The mistake, I think, would be to note Bennett’s chosen subjects and decide she is a writer for whom content limps behind form. Or—equally wrong—to assume she parades form as the real content. There’s enough form here to go around, and a persona-based content to that form, but there’s also a content to her content, a harder to claim feat than it may sound. Her stories bob through the object world with comedy and intellectual force—a dérive through a foreign country, with or without passport and an official sense of purpose, but mostly without. “Still, as I’ve said, none of this has anything to do with now whatsoever. I’m not sure what it has to do with and as a matter of fact I’m not sure what now is about either,” the narrator says. What is being talked about is always supposedly not the point. And yet this is as much a structuring maneuver as anything, a base to return to and shape the stories from. The point in these stories is an ambling, revaluative, eternally seeking one, in which the objects worthy of thought are plucked from forgotten corners of the house and then examined, from a variety of angles, until they conclude or ram into a new topic.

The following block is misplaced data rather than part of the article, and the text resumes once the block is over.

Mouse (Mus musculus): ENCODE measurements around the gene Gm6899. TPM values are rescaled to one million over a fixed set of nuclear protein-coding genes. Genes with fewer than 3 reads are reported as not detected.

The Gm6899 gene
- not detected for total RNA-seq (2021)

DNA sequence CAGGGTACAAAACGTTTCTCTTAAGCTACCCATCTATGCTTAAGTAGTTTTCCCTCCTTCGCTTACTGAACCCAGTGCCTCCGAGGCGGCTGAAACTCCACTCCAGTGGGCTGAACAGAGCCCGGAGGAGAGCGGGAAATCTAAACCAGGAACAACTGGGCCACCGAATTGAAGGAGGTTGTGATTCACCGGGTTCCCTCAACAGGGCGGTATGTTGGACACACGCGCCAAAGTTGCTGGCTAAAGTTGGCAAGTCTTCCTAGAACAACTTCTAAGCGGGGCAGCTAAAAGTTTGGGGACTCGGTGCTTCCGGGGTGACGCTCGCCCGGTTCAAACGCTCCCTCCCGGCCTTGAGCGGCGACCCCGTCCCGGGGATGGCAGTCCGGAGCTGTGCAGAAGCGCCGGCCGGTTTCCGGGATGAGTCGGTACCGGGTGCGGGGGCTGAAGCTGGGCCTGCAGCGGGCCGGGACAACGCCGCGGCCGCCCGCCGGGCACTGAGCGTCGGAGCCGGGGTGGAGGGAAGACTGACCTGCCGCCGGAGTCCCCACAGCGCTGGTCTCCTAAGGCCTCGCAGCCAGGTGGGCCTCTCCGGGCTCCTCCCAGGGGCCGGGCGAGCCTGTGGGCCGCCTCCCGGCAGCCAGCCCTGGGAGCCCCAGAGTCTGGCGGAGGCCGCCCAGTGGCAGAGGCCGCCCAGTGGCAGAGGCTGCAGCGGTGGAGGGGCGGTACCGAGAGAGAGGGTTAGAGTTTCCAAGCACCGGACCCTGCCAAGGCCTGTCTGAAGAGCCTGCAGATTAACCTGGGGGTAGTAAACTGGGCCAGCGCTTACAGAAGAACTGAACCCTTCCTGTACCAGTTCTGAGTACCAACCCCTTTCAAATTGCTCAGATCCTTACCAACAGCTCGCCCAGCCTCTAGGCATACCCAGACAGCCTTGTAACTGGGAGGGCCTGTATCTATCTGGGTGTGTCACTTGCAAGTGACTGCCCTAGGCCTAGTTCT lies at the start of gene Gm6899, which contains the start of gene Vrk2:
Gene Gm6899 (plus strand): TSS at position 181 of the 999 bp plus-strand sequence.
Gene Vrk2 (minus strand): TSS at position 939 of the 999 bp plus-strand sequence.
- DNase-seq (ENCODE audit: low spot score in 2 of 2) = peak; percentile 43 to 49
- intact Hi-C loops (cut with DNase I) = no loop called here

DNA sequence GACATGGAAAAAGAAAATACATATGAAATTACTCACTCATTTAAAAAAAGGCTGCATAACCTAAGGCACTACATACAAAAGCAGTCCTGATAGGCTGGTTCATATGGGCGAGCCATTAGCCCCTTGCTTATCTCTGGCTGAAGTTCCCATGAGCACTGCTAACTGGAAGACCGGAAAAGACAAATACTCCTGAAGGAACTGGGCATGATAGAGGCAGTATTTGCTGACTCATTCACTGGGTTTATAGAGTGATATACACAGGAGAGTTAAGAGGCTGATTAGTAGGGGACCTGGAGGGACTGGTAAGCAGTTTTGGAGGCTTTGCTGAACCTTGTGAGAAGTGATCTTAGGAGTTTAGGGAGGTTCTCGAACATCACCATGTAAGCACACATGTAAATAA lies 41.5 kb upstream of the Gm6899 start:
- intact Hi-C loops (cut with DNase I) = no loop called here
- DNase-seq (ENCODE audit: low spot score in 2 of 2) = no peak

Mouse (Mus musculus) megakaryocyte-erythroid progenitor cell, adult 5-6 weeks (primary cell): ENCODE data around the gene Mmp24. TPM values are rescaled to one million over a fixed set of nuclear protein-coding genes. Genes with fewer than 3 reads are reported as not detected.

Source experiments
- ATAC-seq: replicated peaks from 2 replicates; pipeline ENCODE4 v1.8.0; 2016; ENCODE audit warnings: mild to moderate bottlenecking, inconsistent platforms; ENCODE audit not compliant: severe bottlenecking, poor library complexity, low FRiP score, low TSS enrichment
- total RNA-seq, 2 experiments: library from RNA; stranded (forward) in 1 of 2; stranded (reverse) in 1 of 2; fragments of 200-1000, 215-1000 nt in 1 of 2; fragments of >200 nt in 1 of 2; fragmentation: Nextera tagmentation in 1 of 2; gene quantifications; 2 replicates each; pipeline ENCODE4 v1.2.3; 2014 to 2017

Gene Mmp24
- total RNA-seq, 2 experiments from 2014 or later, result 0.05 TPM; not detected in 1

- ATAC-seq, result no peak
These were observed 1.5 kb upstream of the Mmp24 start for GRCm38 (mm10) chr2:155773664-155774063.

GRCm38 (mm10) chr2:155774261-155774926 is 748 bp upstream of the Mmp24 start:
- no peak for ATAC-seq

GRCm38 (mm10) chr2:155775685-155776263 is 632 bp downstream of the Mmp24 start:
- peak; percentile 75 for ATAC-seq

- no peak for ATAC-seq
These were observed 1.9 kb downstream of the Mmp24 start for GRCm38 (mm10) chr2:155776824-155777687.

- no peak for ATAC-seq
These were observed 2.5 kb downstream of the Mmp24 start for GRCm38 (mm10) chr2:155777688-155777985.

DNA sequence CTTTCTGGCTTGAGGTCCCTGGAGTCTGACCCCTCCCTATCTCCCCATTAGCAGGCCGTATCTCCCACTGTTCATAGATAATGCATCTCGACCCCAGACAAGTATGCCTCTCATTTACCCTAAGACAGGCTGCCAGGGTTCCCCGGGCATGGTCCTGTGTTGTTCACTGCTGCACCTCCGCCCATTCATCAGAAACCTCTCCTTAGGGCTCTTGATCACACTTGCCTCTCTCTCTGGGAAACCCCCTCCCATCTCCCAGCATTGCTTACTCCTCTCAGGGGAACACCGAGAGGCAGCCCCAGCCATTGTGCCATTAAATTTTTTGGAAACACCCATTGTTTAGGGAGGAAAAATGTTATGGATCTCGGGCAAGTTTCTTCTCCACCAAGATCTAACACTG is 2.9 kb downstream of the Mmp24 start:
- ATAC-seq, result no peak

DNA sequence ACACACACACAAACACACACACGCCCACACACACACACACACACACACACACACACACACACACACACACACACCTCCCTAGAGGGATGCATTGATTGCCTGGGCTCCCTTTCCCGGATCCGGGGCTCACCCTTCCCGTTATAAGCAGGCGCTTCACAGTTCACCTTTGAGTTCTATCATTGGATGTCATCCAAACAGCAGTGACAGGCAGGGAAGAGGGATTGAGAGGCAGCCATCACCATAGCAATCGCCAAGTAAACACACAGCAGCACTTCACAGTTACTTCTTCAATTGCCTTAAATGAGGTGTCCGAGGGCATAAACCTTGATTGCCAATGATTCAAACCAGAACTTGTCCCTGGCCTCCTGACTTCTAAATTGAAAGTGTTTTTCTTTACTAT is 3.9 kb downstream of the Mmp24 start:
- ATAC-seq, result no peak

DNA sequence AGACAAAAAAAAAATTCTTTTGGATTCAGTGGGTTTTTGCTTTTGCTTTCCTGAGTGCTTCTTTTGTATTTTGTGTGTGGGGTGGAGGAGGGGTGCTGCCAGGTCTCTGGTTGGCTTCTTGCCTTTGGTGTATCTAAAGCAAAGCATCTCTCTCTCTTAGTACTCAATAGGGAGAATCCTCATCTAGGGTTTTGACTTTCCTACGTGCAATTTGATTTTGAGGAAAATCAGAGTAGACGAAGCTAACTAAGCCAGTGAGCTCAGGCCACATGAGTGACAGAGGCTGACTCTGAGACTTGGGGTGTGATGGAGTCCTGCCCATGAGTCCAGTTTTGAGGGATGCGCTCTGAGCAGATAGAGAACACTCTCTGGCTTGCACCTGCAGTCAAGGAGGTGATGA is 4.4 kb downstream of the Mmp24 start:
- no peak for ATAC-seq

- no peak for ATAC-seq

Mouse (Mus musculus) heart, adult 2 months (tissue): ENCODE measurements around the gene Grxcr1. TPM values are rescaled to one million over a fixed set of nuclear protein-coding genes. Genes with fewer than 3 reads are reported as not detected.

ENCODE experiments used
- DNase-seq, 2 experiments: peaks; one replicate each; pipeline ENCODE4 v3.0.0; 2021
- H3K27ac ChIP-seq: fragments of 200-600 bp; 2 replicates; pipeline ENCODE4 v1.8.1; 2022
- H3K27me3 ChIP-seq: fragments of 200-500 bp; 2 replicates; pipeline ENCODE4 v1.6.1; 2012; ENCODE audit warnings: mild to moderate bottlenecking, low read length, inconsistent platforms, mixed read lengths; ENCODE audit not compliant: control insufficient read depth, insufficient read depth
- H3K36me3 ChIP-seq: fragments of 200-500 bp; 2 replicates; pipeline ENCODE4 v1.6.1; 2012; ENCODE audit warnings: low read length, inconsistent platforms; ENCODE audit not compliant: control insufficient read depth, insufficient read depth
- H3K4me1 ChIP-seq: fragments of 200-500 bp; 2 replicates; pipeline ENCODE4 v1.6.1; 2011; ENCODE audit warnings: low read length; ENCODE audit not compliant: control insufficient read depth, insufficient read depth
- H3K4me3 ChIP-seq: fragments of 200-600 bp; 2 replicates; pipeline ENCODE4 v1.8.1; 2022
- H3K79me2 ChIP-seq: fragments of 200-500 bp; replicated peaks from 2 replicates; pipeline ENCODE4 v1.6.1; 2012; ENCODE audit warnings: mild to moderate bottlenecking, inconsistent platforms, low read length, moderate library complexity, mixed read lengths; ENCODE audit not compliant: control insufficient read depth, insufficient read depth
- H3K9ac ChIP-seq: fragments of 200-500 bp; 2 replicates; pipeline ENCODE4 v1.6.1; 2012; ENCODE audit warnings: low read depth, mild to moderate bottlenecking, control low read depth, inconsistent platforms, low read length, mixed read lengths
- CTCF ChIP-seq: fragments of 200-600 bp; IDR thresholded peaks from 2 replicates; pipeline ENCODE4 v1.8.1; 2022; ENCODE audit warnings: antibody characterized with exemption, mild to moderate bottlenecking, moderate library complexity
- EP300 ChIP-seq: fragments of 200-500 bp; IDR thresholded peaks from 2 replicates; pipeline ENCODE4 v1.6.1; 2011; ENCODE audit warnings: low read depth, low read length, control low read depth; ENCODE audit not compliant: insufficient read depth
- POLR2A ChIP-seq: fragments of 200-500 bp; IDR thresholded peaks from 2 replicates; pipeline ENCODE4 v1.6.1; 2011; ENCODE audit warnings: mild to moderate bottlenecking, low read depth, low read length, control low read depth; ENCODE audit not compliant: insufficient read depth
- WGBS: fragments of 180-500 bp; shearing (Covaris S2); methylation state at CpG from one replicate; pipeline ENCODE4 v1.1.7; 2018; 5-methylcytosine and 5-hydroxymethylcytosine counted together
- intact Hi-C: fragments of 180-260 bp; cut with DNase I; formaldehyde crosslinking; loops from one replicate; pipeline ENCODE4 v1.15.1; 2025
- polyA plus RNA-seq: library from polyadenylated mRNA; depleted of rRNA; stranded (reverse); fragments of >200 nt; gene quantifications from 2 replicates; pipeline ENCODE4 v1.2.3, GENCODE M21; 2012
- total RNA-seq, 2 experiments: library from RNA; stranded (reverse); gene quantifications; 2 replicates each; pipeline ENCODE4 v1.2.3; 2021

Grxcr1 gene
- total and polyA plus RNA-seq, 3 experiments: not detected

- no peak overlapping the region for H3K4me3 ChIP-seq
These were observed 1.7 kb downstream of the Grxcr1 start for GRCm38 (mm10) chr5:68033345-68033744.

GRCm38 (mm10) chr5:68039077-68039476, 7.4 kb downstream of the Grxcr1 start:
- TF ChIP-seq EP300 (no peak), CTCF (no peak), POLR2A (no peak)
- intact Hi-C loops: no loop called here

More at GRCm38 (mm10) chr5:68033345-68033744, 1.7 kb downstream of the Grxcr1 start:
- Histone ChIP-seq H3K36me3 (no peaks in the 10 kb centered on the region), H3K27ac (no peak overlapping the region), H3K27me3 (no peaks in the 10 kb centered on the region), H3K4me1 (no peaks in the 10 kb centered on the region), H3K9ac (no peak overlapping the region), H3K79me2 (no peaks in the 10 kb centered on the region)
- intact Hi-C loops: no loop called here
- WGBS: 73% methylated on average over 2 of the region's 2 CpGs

“I guess what has always frustrated me is the emphasis on the human,” Bennett said in an interview in The Honest Ulsterman. Her stories, it is clear, often proceed from this frustration. The narrator lives alone in the Irish countryside, but is not Irish. She has neighbours, she once lived in the city, but now she lives in a cottage that’s been “pulled from out the side of the hill.” Her neighbour informs her of her cottage’s origins and she reacts strongly:

I really didn’t want to hear all about how my cottage had been pulled out of the side of a hill. It seemed an incredibly indecorous way of putting it and regrettably whenever I recall the phrase all I ever see is a glazed and gangly calf wrenched sideways from out its mother’s dazed and quaking backside.